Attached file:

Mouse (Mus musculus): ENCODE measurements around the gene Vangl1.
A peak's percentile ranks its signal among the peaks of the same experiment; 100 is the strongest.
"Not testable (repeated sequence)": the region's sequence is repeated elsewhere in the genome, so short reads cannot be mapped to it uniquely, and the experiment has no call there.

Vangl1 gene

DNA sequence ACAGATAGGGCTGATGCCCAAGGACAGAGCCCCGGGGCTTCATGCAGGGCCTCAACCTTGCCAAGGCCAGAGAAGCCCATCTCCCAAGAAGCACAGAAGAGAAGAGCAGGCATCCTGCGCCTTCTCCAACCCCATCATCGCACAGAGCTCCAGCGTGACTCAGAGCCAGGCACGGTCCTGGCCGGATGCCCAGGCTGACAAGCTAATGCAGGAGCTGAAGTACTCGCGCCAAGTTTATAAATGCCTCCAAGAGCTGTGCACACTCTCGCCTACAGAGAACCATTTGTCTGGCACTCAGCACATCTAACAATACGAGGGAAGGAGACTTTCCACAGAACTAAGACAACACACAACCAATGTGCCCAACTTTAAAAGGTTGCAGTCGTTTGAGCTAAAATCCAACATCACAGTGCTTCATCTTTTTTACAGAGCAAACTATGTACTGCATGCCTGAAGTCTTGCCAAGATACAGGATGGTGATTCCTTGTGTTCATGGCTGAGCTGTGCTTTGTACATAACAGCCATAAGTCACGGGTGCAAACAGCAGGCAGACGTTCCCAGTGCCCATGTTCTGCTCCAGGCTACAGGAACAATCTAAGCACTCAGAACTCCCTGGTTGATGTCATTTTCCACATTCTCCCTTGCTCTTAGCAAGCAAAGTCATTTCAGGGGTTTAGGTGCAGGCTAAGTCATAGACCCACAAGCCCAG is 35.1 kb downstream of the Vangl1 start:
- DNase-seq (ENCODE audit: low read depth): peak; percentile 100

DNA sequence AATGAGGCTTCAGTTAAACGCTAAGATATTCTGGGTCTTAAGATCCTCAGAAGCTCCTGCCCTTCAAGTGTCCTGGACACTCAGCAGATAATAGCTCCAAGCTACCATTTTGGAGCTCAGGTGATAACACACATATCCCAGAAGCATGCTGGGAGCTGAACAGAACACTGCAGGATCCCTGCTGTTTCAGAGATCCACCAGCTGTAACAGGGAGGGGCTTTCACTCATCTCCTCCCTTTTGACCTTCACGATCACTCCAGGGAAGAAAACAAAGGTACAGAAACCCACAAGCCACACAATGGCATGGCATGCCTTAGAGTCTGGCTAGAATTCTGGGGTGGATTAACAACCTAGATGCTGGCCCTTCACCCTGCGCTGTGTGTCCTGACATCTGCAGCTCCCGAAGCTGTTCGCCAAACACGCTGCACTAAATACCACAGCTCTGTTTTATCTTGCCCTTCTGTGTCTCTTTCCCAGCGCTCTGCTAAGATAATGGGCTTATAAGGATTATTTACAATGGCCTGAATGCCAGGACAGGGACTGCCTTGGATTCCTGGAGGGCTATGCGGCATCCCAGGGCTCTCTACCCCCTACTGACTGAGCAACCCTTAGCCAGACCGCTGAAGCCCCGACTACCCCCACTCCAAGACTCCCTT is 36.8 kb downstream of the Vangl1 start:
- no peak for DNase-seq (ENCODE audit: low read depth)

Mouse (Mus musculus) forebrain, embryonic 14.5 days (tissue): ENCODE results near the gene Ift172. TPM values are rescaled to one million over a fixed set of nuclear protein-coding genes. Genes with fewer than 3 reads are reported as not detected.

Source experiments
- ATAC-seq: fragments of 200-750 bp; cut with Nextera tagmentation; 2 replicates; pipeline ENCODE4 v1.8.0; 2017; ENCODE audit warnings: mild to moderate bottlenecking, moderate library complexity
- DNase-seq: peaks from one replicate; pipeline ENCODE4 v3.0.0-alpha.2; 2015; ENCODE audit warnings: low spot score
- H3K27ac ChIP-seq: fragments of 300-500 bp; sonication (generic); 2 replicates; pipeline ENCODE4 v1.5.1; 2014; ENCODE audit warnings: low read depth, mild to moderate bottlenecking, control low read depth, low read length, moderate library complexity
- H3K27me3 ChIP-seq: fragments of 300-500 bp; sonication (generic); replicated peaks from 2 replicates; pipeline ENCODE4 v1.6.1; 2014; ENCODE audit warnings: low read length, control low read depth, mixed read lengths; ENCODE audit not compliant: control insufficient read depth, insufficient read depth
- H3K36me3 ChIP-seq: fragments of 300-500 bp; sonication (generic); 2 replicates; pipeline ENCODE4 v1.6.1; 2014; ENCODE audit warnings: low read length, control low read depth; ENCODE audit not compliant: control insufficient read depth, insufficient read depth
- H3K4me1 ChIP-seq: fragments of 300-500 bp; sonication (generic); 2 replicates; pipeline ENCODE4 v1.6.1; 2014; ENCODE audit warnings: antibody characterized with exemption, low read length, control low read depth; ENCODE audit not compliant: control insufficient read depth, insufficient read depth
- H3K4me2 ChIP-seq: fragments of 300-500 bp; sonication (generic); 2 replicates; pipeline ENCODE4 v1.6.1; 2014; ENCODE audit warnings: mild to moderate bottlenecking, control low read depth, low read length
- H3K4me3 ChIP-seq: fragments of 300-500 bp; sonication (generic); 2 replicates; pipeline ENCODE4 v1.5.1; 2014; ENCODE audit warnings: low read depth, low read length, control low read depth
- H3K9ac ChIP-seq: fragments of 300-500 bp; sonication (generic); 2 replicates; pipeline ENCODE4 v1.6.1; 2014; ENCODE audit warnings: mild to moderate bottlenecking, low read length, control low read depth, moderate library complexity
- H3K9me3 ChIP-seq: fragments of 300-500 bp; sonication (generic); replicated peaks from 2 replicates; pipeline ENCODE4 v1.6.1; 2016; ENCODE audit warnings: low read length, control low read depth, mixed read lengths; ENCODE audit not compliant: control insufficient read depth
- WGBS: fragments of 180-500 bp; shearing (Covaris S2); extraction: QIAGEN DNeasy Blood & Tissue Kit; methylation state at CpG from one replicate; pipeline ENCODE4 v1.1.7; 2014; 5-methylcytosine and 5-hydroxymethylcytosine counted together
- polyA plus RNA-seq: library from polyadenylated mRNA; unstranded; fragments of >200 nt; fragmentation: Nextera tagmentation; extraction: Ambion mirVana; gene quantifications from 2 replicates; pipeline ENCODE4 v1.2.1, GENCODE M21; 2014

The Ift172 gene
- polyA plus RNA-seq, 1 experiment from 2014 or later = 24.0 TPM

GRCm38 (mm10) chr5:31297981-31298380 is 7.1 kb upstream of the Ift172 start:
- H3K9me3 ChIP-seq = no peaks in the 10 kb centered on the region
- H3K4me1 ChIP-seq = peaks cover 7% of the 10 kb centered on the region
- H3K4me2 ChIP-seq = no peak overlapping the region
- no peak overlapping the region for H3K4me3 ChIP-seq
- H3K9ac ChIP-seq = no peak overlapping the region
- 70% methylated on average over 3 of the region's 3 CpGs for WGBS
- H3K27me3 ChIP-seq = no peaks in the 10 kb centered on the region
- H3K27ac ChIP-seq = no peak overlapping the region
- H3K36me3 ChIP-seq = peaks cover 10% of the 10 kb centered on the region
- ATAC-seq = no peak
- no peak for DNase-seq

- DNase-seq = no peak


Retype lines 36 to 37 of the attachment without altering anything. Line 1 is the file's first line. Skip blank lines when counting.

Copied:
- no peak for DNase-seq

- DNase-seq = no peak